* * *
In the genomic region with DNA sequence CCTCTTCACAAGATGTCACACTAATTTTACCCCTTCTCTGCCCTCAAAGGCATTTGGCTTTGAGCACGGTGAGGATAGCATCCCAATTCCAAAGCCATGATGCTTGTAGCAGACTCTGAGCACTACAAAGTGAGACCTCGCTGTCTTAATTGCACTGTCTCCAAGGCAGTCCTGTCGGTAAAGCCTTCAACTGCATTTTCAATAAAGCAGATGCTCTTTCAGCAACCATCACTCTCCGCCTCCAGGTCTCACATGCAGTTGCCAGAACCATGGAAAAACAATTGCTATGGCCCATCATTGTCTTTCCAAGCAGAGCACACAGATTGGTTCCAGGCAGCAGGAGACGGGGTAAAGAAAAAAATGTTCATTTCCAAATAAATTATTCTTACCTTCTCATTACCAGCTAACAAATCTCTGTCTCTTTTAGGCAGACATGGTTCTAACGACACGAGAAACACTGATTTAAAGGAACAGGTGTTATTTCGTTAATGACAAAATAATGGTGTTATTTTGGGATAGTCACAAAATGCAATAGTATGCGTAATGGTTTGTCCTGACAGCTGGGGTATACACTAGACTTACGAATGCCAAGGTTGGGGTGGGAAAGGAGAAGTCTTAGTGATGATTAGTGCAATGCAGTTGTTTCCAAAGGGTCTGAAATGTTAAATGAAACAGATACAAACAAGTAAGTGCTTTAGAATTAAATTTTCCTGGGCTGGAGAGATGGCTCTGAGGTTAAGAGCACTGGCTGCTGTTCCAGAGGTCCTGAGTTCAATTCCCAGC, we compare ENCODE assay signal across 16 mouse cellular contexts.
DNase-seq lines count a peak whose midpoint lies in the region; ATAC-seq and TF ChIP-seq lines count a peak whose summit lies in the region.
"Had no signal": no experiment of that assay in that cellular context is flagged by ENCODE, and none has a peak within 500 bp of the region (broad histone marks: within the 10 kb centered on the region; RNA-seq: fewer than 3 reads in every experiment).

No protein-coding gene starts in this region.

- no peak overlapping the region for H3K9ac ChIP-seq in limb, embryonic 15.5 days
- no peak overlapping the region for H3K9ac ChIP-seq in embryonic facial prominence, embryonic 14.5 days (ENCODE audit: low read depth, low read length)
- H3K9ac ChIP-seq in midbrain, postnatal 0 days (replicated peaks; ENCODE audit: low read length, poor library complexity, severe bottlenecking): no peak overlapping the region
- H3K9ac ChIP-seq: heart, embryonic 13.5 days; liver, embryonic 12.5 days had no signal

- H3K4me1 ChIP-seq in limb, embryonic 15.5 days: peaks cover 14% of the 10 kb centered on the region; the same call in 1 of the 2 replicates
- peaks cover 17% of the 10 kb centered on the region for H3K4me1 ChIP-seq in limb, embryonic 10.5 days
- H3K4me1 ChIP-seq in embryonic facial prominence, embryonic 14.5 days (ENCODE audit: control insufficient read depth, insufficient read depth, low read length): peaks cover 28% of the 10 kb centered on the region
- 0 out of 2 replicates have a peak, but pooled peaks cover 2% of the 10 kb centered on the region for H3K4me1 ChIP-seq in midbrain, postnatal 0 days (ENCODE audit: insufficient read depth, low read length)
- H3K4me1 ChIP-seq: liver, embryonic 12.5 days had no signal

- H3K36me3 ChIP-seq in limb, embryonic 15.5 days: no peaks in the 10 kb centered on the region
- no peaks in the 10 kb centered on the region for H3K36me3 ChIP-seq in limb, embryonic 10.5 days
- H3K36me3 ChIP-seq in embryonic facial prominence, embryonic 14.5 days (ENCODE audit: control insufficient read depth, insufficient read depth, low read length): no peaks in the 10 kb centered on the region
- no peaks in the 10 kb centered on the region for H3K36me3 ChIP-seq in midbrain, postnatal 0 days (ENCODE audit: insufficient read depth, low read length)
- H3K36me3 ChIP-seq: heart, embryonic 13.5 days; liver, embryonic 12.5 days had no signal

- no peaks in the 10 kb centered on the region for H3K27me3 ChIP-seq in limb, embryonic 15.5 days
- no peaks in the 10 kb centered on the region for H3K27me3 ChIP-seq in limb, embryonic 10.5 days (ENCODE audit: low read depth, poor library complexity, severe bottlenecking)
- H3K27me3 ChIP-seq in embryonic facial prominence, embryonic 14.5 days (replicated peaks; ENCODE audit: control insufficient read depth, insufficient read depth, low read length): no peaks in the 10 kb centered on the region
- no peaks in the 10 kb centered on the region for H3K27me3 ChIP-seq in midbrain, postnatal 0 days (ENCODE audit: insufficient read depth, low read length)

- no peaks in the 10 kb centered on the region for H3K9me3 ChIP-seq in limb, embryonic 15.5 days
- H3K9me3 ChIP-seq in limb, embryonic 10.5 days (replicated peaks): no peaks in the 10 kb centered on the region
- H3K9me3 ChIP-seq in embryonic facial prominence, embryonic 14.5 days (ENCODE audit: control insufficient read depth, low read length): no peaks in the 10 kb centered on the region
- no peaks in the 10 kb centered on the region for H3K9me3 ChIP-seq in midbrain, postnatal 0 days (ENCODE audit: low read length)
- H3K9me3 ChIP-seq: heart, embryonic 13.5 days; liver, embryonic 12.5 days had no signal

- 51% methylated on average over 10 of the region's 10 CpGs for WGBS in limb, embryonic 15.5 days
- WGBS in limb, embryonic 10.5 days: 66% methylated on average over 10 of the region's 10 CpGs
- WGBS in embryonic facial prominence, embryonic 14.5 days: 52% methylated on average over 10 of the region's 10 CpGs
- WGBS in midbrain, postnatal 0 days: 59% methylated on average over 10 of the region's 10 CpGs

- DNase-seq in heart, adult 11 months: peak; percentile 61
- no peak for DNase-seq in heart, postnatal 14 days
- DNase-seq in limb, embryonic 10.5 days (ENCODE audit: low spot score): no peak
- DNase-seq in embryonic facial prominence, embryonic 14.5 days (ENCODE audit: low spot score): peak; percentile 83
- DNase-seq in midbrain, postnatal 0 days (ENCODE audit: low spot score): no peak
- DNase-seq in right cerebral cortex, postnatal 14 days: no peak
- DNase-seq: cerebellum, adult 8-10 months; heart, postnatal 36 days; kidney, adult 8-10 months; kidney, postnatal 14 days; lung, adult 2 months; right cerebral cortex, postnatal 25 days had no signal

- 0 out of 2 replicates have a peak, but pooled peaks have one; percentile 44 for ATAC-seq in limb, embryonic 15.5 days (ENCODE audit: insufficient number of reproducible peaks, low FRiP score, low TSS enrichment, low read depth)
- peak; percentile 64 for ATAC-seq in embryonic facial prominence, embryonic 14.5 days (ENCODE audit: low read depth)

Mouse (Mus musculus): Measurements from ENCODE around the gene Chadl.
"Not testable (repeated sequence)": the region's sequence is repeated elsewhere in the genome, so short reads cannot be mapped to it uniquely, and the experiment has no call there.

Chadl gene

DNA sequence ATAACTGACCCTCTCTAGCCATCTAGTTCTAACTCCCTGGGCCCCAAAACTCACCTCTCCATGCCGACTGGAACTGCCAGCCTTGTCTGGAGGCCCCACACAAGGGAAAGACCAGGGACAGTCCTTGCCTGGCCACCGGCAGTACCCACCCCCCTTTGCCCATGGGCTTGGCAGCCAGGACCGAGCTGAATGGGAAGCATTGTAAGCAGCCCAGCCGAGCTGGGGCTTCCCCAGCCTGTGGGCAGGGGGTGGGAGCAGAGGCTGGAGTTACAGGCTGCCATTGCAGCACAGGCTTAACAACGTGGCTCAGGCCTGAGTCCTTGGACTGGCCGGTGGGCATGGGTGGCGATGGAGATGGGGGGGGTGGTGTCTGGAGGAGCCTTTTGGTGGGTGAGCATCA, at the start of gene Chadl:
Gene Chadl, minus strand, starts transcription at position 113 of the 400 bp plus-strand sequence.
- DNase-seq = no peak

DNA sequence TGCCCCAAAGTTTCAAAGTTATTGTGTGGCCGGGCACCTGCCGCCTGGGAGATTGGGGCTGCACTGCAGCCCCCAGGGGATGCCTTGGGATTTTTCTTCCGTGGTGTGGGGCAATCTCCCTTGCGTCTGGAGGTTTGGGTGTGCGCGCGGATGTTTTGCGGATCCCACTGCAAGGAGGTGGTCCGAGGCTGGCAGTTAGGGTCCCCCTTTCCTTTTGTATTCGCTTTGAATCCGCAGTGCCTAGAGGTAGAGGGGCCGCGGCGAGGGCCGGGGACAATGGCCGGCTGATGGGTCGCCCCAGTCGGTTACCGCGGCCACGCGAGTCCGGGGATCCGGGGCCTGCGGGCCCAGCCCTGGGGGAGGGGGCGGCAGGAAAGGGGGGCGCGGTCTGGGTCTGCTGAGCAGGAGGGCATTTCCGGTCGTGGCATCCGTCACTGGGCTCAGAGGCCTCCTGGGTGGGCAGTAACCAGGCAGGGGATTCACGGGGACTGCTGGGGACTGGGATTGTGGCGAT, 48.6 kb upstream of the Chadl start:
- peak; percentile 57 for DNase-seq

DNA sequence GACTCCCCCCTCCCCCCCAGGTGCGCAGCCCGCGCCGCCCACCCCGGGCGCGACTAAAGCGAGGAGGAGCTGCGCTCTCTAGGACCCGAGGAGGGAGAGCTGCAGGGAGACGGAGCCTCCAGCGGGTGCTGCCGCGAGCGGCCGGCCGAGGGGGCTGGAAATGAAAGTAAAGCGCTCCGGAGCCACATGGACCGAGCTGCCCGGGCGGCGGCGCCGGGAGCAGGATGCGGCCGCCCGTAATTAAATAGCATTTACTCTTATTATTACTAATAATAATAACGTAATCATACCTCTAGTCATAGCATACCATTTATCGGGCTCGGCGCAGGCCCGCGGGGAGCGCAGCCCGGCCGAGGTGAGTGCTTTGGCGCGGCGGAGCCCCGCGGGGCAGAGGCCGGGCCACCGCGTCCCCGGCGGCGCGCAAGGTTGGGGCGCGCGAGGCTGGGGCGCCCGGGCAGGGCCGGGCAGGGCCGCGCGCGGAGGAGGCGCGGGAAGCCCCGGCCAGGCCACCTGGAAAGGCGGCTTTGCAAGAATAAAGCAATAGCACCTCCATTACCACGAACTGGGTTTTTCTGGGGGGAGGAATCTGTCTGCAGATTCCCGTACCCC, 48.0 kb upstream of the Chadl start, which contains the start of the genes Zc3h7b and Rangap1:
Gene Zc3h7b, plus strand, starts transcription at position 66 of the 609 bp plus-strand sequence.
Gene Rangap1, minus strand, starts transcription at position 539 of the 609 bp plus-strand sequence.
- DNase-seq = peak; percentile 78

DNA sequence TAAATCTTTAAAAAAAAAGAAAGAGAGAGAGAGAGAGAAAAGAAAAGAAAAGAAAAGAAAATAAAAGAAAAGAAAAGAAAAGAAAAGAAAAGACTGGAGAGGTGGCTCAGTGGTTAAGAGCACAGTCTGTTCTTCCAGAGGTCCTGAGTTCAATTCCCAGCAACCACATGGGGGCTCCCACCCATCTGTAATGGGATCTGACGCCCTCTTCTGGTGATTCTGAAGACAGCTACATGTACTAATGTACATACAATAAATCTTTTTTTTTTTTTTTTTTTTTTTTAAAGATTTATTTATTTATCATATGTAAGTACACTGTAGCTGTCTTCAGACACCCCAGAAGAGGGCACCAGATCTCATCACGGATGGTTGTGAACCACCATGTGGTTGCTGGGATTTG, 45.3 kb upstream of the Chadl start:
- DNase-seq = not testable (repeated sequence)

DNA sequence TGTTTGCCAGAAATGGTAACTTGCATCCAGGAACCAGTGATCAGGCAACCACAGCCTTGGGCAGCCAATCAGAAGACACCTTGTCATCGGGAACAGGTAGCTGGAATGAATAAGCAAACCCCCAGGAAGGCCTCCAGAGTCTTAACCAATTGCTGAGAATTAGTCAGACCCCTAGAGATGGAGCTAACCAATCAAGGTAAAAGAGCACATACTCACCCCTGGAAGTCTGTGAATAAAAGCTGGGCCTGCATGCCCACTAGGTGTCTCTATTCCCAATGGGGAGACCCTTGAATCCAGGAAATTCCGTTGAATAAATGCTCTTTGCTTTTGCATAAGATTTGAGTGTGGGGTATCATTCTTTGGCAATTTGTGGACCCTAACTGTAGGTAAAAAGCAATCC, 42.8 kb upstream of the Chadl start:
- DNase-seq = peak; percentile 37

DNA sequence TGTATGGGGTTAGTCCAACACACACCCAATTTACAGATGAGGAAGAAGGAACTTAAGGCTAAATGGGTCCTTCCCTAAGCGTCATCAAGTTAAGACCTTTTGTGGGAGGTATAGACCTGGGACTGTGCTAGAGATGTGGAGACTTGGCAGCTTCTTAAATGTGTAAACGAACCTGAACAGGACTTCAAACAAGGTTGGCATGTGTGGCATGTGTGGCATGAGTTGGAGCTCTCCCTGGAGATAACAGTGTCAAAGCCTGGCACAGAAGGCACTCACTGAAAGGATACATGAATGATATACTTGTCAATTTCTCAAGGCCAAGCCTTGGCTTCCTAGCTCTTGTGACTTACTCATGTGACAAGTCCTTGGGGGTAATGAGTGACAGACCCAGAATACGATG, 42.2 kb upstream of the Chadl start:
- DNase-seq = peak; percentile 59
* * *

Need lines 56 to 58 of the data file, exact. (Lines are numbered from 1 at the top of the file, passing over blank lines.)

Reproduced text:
- DNase-seq = peak; percentile 37

DNA sequence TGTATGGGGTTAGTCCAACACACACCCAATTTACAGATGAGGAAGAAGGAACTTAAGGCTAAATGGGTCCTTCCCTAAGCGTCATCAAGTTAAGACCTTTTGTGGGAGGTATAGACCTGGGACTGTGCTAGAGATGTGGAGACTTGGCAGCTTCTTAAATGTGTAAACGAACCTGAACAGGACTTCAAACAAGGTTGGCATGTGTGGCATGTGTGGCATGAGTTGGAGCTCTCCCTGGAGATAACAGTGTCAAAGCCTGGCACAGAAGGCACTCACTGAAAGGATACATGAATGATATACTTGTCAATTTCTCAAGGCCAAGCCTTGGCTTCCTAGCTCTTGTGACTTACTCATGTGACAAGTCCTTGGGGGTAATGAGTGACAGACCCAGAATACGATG, 42.2 kb upstream of the Chadl start:
- DNase-seq = peak; percentile 59